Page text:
30th March 1840. The Poverty Line.

Laissez-faire had become a discredited notion particularly after writers such as Samuel Smiles’ Thrift (1875): ‘When typhus or cholera breaks out, they tell us nobody is to blame…nobody adulterates our food …nobody makes poachers, thieves and drunkards…it is embedded in two words laissez-faire’.

Socialist and pioneer statistician Charles Booth born Today in 1840 was responsible along with the likes of Benjamin Seebohm Rowntree and Henry Mayhew, in bringing to the attention of the public and government, the dreadful living conditions of 19thc lower class London, and their association with crime, drunkenness, gambling and extreme on poverty.(1)

Booth’s Map of Whitechapel, London.

Booth, the son of a ship owner, wanted to see for himself the conditions and found the 1881 Census inadequate as he wished to breakdown occupations and income of all classes.

Code of Map above.

So Booth produced twelve maps descriptive of London Poverty covered London from North-South (Greenwich to Hammersmith) and South-North (Clapham to Hampstead) though the actual City was not covered.

In order to provide a visual image of local conditions on street by street basis, Booth devised a seven-colour scheme from Black (lowest class); vicious, semi-criminal, via Pink (fairly comfortable with good ordinary earnings). Orange represented the wealthy upper-middle and upper-class.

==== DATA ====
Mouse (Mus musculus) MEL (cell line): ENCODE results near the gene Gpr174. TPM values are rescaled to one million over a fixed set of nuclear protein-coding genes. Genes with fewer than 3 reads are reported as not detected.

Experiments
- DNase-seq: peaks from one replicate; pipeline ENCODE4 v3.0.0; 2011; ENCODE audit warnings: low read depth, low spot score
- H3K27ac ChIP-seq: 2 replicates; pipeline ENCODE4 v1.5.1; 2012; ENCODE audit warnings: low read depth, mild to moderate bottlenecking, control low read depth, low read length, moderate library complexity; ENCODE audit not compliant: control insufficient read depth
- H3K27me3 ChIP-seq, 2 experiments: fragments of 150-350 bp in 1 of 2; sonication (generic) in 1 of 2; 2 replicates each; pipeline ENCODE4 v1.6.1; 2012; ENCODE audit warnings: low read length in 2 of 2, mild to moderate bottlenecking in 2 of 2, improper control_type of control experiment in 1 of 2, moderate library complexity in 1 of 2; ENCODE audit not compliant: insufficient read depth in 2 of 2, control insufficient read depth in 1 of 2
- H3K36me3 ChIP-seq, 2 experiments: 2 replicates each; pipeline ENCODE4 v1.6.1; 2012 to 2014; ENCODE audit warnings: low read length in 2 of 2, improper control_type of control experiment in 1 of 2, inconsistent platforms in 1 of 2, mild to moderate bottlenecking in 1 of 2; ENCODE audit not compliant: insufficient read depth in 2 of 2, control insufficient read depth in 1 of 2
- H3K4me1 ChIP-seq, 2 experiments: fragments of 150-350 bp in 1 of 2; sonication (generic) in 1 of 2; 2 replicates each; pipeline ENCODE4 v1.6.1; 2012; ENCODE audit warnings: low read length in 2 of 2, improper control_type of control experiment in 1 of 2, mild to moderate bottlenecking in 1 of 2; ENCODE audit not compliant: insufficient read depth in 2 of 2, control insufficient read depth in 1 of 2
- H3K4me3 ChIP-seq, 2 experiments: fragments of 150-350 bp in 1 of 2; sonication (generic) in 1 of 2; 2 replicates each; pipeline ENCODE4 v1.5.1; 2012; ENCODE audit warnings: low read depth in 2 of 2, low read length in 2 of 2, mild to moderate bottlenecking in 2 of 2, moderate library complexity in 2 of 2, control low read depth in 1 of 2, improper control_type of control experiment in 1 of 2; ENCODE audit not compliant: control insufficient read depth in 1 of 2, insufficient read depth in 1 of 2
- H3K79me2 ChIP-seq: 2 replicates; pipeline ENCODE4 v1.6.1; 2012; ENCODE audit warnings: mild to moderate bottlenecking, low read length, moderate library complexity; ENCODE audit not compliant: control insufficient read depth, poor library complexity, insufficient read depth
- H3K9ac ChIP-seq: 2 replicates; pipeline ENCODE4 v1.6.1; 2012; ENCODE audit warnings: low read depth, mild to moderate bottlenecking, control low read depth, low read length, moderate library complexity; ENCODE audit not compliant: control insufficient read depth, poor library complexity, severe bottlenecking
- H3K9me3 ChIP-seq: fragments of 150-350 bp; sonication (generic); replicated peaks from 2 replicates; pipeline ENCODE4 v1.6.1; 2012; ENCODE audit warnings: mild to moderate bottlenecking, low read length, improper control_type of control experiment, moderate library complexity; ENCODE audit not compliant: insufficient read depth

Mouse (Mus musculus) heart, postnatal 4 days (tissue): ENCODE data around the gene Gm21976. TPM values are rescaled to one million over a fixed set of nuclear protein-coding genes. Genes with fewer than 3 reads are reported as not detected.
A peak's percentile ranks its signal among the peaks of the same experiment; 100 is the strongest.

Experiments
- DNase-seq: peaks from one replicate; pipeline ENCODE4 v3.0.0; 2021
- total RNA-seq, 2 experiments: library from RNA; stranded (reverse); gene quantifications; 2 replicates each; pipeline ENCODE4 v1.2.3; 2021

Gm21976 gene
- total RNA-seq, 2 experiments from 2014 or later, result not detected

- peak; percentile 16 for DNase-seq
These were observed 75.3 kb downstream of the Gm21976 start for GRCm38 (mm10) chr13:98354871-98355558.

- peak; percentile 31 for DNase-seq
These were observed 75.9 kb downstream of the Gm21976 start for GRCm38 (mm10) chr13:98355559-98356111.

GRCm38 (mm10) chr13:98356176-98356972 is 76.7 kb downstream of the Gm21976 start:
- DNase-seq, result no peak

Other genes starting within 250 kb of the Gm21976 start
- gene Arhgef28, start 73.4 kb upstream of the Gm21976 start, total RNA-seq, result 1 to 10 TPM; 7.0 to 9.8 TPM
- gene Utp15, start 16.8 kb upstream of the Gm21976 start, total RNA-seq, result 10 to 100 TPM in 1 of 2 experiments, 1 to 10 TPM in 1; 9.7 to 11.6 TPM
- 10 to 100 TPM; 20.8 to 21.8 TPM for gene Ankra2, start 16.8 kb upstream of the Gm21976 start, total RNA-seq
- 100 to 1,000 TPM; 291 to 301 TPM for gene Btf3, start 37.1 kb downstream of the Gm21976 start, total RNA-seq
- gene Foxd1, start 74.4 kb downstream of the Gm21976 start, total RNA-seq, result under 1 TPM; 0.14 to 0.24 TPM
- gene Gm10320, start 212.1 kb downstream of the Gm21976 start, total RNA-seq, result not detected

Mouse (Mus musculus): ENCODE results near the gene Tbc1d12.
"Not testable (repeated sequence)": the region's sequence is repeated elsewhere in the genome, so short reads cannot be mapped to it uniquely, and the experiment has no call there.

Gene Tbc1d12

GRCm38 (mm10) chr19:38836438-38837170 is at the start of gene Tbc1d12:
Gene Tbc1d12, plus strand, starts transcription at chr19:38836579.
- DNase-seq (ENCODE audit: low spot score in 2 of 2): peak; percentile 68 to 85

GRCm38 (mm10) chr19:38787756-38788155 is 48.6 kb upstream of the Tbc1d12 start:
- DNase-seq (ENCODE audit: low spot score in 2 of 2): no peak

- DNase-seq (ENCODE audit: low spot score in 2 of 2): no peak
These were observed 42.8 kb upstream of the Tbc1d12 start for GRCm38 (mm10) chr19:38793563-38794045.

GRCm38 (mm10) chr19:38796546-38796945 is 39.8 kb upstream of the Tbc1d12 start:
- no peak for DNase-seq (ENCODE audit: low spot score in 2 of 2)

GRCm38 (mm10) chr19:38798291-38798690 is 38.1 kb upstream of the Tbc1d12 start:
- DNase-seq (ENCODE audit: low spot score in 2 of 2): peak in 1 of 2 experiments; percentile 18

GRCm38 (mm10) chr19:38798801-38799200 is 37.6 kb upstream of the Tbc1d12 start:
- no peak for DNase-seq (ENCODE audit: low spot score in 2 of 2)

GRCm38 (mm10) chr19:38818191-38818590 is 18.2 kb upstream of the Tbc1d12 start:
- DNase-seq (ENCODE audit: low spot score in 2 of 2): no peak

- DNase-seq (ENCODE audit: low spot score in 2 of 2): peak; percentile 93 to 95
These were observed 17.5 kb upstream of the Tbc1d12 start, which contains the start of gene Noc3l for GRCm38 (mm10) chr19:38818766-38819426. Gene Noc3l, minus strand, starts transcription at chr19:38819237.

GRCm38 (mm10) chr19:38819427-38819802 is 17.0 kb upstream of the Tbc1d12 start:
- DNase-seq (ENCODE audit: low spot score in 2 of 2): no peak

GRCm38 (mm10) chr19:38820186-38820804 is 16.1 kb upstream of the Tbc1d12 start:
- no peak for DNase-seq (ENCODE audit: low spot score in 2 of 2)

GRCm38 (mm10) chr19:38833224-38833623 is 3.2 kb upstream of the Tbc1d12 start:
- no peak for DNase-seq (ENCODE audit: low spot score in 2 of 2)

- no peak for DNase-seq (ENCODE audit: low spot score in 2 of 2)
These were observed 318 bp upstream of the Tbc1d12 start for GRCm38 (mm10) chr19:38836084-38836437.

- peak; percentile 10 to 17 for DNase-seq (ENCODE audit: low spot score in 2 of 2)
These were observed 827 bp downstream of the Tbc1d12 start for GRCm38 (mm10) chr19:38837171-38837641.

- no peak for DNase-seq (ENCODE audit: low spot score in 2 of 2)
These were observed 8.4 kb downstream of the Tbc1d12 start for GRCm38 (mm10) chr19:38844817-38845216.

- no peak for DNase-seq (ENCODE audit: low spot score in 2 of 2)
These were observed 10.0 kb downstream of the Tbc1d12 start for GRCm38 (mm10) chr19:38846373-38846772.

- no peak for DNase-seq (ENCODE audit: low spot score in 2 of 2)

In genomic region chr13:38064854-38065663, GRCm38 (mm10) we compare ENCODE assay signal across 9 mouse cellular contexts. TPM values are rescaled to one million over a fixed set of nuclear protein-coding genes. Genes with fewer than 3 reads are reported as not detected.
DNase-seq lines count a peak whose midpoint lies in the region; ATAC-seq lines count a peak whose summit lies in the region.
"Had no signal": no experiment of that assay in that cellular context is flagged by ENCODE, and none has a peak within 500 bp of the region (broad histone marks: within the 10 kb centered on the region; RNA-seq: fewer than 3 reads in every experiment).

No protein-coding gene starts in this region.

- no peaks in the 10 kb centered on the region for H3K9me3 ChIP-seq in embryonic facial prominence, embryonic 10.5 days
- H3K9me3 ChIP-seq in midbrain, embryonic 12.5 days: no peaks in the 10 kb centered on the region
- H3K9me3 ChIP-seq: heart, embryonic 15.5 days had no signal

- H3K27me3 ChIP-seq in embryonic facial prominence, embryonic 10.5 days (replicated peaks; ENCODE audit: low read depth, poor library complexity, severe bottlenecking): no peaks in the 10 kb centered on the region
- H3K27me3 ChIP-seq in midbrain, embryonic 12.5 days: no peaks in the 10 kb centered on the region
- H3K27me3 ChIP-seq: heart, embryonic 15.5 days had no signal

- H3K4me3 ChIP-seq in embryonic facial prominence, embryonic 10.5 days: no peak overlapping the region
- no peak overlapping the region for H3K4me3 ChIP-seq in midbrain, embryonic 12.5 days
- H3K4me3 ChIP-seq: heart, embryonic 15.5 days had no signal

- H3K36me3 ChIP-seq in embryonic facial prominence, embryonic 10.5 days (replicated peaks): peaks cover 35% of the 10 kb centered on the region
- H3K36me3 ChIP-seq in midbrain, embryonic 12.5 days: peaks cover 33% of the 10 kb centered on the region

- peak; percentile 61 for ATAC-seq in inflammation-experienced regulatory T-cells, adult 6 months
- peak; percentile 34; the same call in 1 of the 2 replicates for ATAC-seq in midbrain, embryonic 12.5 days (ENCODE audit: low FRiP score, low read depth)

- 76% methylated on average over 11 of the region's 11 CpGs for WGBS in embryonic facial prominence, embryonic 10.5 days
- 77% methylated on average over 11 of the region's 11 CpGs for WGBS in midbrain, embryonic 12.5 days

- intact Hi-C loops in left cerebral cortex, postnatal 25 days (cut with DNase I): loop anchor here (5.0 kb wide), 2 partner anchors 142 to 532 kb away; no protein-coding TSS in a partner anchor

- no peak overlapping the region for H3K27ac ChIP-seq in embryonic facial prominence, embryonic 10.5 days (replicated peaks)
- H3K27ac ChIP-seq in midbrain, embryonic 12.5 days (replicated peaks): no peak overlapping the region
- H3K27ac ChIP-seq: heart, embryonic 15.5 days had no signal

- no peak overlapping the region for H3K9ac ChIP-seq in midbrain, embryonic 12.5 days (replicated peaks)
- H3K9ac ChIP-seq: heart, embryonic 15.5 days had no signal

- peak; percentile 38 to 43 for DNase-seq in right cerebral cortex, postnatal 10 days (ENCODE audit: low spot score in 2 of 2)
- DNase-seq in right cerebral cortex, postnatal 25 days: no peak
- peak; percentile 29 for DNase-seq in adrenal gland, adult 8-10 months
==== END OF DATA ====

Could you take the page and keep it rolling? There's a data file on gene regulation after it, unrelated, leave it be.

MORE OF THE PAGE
Rowntree (of the chocolate family), was especially concerned with looking at the dire conditions in the city of York where his findings showed that poverty was a major and widespread problem in 19th century Britain.

Boy crossing sweepers.

Booth in his 17 year investigation, with the help of Beatrice Webb, collected the data in 17 volumes, but though limited to London, arrived at some idea of a ’poverty-line’.(2)

This was set at 10-20 shillings for a family of 4/5, later to be revised in the next century with the notion of a minimum working wage.

Whilst discountenancing any ‘notion of idleness’, Booth advised the setting up of ‘public labour camps’, which contradicted the then ‘laissez-faire’ views and concluded the need for collective responsibility.(3)

Henry Mayhew (1812-1887), sent on a mission by the Morning Chronicle, compiled ‘The London Labour and London Poor’, which when allied with Chadwick’s Sanitary Report and Booth’s work, meant that never again could ignorance be blamed for not ameliorating social conditions.

Booth was an early advocate of pensions and with the support of the Trade Unions was to see a Liberal Government bringing in Old Aged Pensions in January 1909 and National Insurance in 1911.

As the 19thc author William Thackeray said, ‘we had to go a 100 yards and to see for ourselves, but we never did’.(4)

(1) Mayhew was a co-founder of Punch which highlighted social conditions and an article in the Morning Chronicle caused a reaction amongst Radicalists and Christian Socialists.

(2) Now in LSE London.

(3) Punch Magazine. 9.3.1850. p.93.

(4) These had to await until 1926 when camps were set up to help long-term unemployed after the War.

Ref: HC Debate 23. Feb. 1891. vol 350. cc 1359-60.

Ref: wikipedia.org/Pics.

Ref: victorianweb.org/Pic of boys.


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About colindunkerley

My name is Colin Dunkerley who having spent two years in the Royal Army Pay Corps ploughed many a barren industrial furrow until drawn to the 'chalk-face' as a teacher, now retired. I have spent the last 15 years researching all aspects of life in Britain since Roman times.

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